What are the risks if I start too early? If the dancer begins pointe work without adequate range of motion and/or neuromuscular control, they can hinder proper technique development, foster bad habits, and potentially increase the amount of stress on the developing bones as well as the surrounding musculature. There is rapid bone growth and remodeling between the ages of 9-15 years old. During this time, growth plates are weaker than the surrounding bone, making them less resistant to different forces and more susceptible to injury. In addition, there are neuromuscular changes that occur as the dancer accommodates to rapid growth. The dancer takes time to adapt to changes in strength, flexibility, and proprioception, which ultimately influences motor control and performance en pointe. Therefore, chronological age cannot be a sole marker for pointe readiness (Richardson 2017, Shah 2009).
It is important to communicate with your ballet teacher regarding the progress of your technique and whether you meet the criteria to initiate pointe work. Health care professionals (MD, PTs) with a background in dance can assist in conducting pointe readiness screens.
*Description of pointe readiness tests:
1) Richardson, M. Principles of Dance Medicine, Functional Tests to Assess Pointe Readiness. A webinar through the Harkness Center for Dance Injuries. Accessed Feb 23, 2017.
2)Bullock-Saxton, J. E., Janda, V., & Bullock, M. I. (1994). The influence of ankle sprain injury on muscle activation during hip extension. International journal of sports medicine, 15(06), 330-334.
3) Richardson, M., Liederbach, M., & Sandow, E. (2010). Functional criteria for assessing pointe-readiness. Journal of Dance Medicine & Science, 14(3), 82-88.
4) Shah, S. (2009). Determining a young dancer's readiness for dancing on pointe. Current sports medicine reports, 8(6), 295-299.
According to the Center for Disease Control and Prevention, nutrient dense foods are those that provide an average of 10% or more daily value per 100 calories of 17 nutrients, including potassium, protein, fiber, iron and calcium (DiNoia, 2014). While there are several fruits and vegetables that are nutrient dense, there are some in particular that are best in the summertime, because they also happen to be refreshing and help with hydration. Citrus fruits and berries are excellent choices for summer snacking. According to CDC’s nutrient density approach, the healthiest of them all is the strawberry, with a nutrient density score of 17.6 (DiNoia, 2014). According to the FDA, strawberries have more vitamin C than any citrus fruit, and are also rich in potassium and fiber. As an added bonus, strawberries are a good source of flavonoids (Odriozola-Serrano et al., 2008) group of phytonutrients linked to reduced risk of diabetes, heart disease, and some cancers (Arnoldi, 2004). Strawberries are about 92% water (NNDS, 2016) a proportion similar to that of watermelon; and, because of their electrolyte content, strawberries are an ideal source of hydration on warm days. If you aren’t a fan of eating a portion of plain fresh strawberries, the flavor of strawberries is delicious when sliced pieces are added to your ice water. There are also many healthy summer recipes, both sweet and savory, that contain strawberries, such as the Caprese Salad with Strawberries recipe below.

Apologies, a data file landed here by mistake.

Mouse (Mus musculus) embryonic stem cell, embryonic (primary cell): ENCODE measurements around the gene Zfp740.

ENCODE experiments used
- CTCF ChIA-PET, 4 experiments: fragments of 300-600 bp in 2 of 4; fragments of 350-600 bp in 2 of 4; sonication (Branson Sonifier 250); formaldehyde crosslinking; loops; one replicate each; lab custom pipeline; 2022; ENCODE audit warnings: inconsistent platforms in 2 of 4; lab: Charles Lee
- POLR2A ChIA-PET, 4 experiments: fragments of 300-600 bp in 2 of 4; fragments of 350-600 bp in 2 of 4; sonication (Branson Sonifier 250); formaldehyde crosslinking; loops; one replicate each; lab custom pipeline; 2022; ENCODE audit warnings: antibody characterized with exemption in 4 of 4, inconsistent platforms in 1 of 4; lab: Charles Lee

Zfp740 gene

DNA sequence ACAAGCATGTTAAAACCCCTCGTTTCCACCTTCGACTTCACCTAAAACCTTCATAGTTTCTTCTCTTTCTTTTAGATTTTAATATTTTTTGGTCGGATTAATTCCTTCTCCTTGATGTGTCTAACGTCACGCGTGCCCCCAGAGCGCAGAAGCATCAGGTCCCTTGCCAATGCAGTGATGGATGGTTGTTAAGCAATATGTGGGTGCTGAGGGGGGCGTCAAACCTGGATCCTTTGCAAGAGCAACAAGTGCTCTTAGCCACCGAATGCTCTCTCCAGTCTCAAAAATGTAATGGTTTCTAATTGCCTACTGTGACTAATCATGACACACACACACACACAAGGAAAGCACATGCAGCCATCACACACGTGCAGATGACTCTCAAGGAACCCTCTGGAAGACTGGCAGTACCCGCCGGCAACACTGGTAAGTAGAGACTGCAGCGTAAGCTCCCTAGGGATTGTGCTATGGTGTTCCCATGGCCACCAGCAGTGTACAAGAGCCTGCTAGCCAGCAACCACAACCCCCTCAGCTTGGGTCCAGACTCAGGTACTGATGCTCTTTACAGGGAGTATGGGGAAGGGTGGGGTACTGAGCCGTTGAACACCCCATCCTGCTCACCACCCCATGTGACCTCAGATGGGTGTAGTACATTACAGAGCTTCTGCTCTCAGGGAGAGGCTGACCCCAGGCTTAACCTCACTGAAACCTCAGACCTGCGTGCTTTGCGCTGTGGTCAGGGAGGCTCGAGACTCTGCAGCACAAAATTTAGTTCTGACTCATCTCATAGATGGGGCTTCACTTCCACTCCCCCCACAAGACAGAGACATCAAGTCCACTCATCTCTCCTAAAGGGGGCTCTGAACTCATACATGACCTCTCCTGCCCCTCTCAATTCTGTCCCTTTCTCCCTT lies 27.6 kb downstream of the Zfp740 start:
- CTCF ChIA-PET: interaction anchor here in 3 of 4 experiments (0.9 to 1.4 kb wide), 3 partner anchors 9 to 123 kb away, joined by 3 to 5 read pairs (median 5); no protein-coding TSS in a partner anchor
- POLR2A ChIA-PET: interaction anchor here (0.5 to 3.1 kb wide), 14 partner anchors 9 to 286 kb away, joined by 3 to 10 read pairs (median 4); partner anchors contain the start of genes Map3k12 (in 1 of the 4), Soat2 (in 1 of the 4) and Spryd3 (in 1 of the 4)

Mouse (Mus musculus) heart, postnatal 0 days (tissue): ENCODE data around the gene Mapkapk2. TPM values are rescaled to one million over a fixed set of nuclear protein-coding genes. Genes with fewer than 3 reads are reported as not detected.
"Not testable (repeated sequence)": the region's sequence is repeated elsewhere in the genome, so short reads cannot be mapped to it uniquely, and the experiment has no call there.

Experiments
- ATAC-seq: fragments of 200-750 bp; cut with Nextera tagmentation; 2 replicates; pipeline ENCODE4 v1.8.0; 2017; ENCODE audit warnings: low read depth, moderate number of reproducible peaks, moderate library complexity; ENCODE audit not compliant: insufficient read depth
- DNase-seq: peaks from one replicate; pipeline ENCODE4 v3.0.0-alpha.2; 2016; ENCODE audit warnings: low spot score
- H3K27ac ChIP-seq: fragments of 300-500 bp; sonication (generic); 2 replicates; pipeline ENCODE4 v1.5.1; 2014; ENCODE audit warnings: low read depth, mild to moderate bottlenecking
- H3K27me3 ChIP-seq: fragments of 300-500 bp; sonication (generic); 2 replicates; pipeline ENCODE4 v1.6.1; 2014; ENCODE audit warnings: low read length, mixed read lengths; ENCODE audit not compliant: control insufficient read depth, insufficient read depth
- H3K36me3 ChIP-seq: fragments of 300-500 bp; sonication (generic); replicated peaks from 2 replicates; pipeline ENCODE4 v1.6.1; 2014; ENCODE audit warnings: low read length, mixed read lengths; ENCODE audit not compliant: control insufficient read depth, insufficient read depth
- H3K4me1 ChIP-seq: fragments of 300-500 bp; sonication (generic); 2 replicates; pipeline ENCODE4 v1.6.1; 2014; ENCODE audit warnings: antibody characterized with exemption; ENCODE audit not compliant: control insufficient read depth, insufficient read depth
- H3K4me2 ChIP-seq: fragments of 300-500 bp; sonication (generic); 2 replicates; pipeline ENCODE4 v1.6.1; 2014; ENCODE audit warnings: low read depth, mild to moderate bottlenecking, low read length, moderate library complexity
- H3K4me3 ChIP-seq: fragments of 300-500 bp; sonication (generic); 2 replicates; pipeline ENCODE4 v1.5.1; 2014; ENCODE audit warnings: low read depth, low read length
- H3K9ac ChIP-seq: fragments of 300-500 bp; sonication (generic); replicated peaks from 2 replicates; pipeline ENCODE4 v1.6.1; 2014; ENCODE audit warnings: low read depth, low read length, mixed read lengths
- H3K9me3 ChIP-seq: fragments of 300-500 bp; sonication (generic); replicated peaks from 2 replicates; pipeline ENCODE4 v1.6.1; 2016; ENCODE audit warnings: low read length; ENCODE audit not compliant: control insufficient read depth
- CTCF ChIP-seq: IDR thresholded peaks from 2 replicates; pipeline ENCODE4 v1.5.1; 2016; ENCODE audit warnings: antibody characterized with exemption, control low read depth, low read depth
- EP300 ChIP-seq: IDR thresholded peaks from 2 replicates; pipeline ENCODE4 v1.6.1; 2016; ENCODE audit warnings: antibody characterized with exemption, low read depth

Refreshing Caprese Salad with Strawberries
2 pounds fresh strawberries, stemmed and halved
2 cups bite-sized fresh mozzarella balls (Bocconcini), drained and halved
2 tablespoons extra virgin olive oil
1/3 cup balsamic vinegar
3-4 fresh basil leaves, finely diced
Salt, pepper to taste
In medium sized bowl, toss strawberries and mozzarella balls with olive oil. Season mixture with salt and pepper. Add basil and toss again. Drizzle balsamic syrup over and around salad. Grind more pepper on top and serve.
Di Noia J. Defining Powerhouse Fruits and Vegetables: A Nutrient Density Approach. Preventing Chronic Disease. 2014;11:E95.
Odriozola-Serrano, I., Soliva-Fortuny, R., & Martín-Belloso, O. (2008). Phenolic acids, flavonoids, vitamin C and antioxidant capacity of strawberry juices processed by high-intensity pulsed electric fields or heat treatments. European Food Research and Technology, 228(2), 239-248.
Arnoldi, A. (Ed.). (2004). Functional foods, cardiovascular disease and diabetes. Elsevier.
National Nutrient Database for Standard Reference, Release 28 slightly revised May, 2016, Software v.2.6.1.
Summer intensives typically involve long training days. A dancer may train 6-7 hours a day for 5-6 days a week. It is important that a dancer is physically prepared to sustain these long hours to avoid overuse injuries and burnout.
Preparing for Long Training Days: